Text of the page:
Preventing Kidney Stones – Urology Care Foundation


Kidney stone disease is one of the most common problems of the urinary tract. Kidney stones have become more common over the past few decades among both men and
women. About 1 in 10 Americans will have a kidney stone during his or her
lifetime. Over half the people who get a stone will get another one within 5
years. So, it’s important you do what you can to prevent getting kidney stones in
the first place or if you’ve had a stone before prevent getting another one. If you’ve had kidney stones before a big part of preventing future stones is finding out why you get them in the first place. Your
healthcare provider will get your medical history and may perform a few
tests such as blood and urine tests, imaging tests like an x-ray, stone
analysis testing a stone that you have passed or had surgically removed. Changing your diet and taking certain
medications have been shown to be the best at preventing a stone from forming
in the first place and keeping you from getting another one in the future. Here
are some things you can do to prevent future kidney stones. Drink enough fluids each day. You should get at least 2 to 3 liters of water or low-calorie drinks
each day which is about 8 to 10 ten ounce glasses. Additionally you may need to
drink even more if you’re exposed to high ambient temperatures or exercise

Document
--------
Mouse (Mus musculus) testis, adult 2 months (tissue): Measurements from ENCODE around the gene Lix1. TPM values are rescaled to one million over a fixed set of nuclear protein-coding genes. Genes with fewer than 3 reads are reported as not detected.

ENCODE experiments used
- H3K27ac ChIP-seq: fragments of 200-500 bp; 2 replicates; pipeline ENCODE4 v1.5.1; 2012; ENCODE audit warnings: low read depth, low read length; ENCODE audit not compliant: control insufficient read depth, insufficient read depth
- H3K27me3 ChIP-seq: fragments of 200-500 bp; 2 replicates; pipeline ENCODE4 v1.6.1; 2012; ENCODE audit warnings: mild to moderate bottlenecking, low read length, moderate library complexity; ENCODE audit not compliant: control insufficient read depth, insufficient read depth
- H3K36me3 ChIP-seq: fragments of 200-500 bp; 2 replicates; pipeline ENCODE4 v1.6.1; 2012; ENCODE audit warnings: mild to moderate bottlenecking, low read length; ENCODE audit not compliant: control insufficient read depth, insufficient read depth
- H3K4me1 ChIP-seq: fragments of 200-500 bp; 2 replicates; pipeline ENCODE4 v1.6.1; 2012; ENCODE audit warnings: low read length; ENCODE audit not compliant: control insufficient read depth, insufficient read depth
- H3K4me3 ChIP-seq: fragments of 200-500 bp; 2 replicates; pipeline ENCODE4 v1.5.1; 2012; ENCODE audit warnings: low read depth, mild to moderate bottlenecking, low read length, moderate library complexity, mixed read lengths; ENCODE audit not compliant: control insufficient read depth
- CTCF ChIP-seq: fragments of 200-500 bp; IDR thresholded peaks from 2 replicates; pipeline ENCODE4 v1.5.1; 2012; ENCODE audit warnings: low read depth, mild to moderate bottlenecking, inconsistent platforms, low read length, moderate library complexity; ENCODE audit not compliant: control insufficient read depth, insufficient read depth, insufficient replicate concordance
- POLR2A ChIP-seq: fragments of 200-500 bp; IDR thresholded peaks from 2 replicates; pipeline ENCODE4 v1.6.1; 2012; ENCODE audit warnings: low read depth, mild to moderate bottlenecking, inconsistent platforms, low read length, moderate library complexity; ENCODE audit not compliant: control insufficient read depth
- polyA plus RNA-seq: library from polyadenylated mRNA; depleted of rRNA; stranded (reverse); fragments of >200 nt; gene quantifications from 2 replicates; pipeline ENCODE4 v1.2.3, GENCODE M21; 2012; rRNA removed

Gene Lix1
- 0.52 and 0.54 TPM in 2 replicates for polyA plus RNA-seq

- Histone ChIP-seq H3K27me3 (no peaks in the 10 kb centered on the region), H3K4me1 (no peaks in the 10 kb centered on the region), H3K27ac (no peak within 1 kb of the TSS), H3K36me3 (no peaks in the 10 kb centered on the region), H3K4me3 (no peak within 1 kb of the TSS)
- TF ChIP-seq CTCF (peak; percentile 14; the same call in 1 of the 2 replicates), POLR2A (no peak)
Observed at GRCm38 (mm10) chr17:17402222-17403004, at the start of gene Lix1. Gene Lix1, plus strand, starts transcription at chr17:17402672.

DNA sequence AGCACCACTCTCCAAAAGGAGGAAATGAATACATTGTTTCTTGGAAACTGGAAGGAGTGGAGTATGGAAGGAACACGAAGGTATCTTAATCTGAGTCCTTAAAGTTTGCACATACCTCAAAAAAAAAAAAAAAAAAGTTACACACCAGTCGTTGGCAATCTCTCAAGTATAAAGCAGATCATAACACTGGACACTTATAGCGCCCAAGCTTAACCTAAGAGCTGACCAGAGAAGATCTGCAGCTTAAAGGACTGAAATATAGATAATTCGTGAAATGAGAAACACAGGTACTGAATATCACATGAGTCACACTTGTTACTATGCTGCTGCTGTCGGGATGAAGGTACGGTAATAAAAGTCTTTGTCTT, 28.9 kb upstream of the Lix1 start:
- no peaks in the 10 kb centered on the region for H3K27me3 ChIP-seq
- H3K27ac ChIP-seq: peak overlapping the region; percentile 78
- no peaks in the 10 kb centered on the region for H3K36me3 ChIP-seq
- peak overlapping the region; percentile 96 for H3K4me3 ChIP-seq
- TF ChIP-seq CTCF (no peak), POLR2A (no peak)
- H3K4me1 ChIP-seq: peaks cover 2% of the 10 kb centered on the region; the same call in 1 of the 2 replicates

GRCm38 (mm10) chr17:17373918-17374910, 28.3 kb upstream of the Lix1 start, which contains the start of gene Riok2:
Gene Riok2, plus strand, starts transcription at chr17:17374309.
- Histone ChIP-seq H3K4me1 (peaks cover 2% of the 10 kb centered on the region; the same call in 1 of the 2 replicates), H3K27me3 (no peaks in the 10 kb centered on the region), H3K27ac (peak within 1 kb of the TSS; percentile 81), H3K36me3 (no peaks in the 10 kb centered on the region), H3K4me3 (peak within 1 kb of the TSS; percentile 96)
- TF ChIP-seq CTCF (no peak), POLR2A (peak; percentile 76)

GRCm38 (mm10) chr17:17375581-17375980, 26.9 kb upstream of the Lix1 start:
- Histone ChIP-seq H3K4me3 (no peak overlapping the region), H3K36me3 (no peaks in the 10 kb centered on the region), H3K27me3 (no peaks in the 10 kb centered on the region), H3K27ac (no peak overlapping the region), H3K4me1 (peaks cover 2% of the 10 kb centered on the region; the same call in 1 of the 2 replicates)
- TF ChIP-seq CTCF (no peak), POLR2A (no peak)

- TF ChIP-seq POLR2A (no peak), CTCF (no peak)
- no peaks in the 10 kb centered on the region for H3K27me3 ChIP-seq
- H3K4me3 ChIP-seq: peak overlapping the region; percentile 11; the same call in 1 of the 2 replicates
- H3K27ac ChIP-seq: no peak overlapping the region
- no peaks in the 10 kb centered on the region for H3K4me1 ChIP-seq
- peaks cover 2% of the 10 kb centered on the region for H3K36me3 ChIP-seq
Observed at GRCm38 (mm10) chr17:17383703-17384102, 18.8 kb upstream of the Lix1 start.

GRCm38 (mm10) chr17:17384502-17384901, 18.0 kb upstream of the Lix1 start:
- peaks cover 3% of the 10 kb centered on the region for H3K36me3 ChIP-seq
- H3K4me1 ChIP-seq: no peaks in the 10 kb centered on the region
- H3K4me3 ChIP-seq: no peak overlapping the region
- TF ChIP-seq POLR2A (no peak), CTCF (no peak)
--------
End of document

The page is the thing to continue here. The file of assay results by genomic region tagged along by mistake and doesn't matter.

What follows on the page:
frequently that causes excessive sweating. Eat plenty of fruits and
vegetables. Eat at least five servings of fruit and veggies every day. A serving
means one piece of fruit or a half cup of cooked vegetables. Eat foods with low
oxalate levels if you have high urine oxalate. Nearly all plant foods have
oxalate but some foods contain a lot of it. These include beets, spinach, and almonds.
limit your daily meat intake this Limit your daily meat intake. This includes all types of meat: beef, chicken,
pork, and fish. This may mean eating meat only once per
day versus two to three times, eat meat fewer times during the week, or eat
smaller portions when you do eat meat. Portions should be eight ounces or less,
size of a deck of cards. If protein intake is needed, try and get
it from non-animal sources such as beans, quinoa, hummus, etc. Eat the right amount
of calcium. It’s important that you do not have too little or too much calcium.
Talk with your healthcare provider about your calcium intake and what they
recommend. If you need calcium supplements take them with your meals. Reduce the amount of salt in your diet. This tip is for people with high sodium
intake and high urine calcium or cystine. Sodium can cause both urine
calcium and cystine to be too high. Your healthcare provider may advise you to
avoid adding salt to your food and avoid foods with lots of salt such as cheese,
deli meats, canned soups and veggies Remember your healthcare provider will
recommend you do what is best for you and the type of stone you have. Not every
tip will work for every stone former. The recommendations are not
one-size-fits-all. If you feel that lifestyle and dietary changes aren’t
helping, talk to your healthcare provider to see if there’s a medication you can
take to prevent the type of stones you form. If you’d like more information on
kidney stones, visit UrologyHealth.org. The Urology Care Foundation is the official foundation of the American Urological Association.

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